Dirca occidentalis habitat-small

Dirca occidentalis (Western Leatherwood) is one special status plant whose population could be impacted (positively or negatively) depending upon how work is completed.

The FEMA project to log thousands of invasive Eucalytus trees has sparked a vocal and oftentimes very instructive debate over what will happen when those trees are removed. Much of the discussion has been incredibly thoughtful and scientifically pertinent, where botanists, wildlife biologists, residents and toxicologists all tossed their expertise and experiences into the ring.

Here’s some of the debate found here thru Bay Nature which covered the issue well.

This is a well-researched response or part 2 to the first article found on the local Berkeleyside website.We see this project as a great opportunity for our greater community to increase awareness about fire, ecology, and safety, while also considering difficult philosophical points about humans’ place in nature – especially at the Wildland-Urban interface.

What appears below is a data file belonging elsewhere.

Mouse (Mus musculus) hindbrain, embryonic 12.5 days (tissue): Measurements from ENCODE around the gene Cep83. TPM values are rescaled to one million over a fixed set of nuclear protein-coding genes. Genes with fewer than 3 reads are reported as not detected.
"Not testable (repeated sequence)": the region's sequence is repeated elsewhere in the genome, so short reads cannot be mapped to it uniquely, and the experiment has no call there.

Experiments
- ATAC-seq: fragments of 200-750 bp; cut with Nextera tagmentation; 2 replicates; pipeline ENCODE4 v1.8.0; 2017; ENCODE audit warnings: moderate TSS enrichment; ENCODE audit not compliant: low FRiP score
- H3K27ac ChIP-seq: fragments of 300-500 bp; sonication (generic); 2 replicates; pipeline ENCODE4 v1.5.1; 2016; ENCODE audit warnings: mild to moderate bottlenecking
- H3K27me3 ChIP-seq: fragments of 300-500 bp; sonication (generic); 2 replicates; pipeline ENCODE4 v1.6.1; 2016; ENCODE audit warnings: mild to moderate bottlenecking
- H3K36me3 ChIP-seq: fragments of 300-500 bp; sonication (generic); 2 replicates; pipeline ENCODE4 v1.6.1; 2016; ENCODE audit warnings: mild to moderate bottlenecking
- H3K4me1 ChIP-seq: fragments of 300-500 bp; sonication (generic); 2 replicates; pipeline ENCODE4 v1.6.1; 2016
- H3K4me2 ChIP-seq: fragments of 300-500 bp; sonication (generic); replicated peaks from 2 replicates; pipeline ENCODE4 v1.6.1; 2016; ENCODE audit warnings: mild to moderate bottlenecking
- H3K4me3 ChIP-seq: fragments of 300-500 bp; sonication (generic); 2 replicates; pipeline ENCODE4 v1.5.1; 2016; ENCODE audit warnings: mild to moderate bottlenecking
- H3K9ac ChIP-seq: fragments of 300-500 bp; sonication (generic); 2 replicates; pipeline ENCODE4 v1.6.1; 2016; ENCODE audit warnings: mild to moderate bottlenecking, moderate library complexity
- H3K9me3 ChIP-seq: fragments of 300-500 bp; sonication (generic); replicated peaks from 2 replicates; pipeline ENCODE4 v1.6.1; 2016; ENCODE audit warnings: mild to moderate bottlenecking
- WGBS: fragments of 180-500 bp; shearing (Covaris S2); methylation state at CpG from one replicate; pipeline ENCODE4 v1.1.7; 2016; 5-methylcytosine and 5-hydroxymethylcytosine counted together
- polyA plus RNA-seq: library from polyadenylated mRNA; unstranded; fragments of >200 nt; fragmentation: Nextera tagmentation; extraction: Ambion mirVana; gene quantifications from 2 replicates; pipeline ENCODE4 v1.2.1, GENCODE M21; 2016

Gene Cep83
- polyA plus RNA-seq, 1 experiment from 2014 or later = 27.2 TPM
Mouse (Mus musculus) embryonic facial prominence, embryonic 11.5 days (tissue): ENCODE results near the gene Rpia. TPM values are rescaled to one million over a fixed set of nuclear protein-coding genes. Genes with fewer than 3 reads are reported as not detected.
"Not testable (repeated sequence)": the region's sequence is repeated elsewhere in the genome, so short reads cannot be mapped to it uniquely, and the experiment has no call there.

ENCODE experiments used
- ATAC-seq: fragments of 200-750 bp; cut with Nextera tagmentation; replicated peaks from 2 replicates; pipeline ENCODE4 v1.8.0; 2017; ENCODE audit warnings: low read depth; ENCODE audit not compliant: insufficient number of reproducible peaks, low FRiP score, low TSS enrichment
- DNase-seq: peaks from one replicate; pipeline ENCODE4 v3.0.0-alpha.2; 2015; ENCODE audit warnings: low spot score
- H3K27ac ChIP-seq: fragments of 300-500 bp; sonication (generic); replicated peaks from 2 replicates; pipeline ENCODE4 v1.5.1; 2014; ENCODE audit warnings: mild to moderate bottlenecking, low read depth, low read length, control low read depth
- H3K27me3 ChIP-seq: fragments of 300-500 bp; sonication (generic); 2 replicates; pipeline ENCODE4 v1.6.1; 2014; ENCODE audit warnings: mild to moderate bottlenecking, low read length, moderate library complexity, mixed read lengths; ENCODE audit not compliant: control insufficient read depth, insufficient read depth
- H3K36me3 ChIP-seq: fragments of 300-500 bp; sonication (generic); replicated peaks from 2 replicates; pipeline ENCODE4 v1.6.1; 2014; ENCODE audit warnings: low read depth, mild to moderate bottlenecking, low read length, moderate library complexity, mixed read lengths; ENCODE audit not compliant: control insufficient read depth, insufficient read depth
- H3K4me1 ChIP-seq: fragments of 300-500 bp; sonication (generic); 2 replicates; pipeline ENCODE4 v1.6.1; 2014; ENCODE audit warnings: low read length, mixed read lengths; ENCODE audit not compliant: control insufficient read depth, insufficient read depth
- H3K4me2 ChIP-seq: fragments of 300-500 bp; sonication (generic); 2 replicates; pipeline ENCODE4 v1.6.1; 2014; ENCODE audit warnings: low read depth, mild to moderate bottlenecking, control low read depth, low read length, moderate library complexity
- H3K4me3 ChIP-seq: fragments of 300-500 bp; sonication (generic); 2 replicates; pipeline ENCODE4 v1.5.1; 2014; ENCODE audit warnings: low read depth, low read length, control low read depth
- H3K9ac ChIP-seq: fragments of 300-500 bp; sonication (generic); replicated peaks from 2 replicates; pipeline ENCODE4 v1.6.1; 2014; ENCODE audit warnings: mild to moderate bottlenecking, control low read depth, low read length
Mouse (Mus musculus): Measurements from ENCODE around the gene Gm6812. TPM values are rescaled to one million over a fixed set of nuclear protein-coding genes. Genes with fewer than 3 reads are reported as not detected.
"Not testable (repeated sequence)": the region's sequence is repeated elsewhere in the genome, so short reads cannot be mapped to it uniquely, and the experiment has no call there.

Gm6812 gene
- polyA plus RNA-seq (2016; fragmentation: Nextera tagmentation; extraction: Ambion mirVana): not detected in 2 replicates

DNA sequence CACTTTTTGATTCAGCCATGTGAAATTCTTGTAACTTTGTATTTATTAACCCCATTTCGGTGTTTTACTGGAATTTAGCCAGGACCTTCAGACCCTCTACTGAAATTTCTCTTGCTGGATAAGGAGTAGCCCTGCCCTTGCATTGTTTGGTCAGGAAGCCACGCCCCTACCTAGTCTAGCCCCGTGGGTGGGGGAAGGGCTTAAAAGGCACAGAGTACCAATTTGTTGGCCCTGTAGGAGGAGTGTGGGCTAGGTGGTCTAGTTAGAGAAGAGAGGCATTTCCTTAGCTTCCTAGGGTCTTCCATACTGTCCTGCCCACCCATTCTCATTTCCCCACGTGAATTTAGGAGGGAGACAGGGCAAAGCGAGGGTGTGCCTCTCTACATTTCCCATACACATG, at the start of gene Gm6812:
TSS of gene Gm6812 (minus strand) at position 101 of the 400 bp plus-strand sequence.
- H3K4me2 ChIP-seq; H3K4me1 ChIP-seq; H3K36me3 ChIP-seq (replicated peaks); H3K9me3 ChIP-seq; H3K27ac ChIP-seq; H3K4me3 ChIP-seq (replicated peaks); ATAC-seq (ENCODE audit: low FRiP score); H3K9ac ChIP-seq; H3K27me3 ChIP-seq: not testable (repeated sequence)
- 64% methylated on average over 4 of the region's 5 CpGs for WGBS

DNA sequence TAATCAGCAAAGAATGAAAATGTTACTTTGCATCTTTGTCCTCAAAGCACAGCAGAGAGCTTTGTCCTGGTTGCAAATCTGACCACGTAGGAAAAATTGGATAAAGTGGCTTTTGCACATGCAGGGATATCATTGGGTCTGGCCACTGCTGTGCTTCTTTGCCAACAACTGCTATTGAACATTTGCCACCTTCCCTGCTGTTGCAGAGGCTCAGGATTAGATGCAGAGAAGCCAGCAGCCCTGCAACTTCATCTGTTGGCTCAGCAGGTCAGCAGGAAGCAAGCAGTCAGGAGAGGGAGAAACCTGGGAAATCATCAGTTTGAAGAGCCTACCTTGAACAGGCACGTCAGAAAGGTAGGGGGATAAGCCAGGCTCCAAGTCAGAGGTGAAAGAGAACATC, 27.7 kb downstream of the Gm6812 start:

We hope that a lively, well-informed debate continues to drum on as we move forward with the EIS review process. It’s fantastic to have so many eco-centric conversations in our urban East Bay!

We support the FEMA project and provide suggestions that may help ensure that implementation is successful.  Here’s one of the key themes to our comments: [The entire letter is found by clicking here.]

Coast live oak forests will likely expand in the East Bay hills with this FEMA proposed treatment.

Coast live oak forests will likely expand in the East Bay hills with this FEMA proposed treatment.

How the treatment is conducted may be as important as where it occurs.  Timing, approach and the type of tools used should be critical components of this environmental review.

Thanks for taking the time to get involved, and please do leave us comments on our comments if you’d like. Thanks.



Written by GoldenHour

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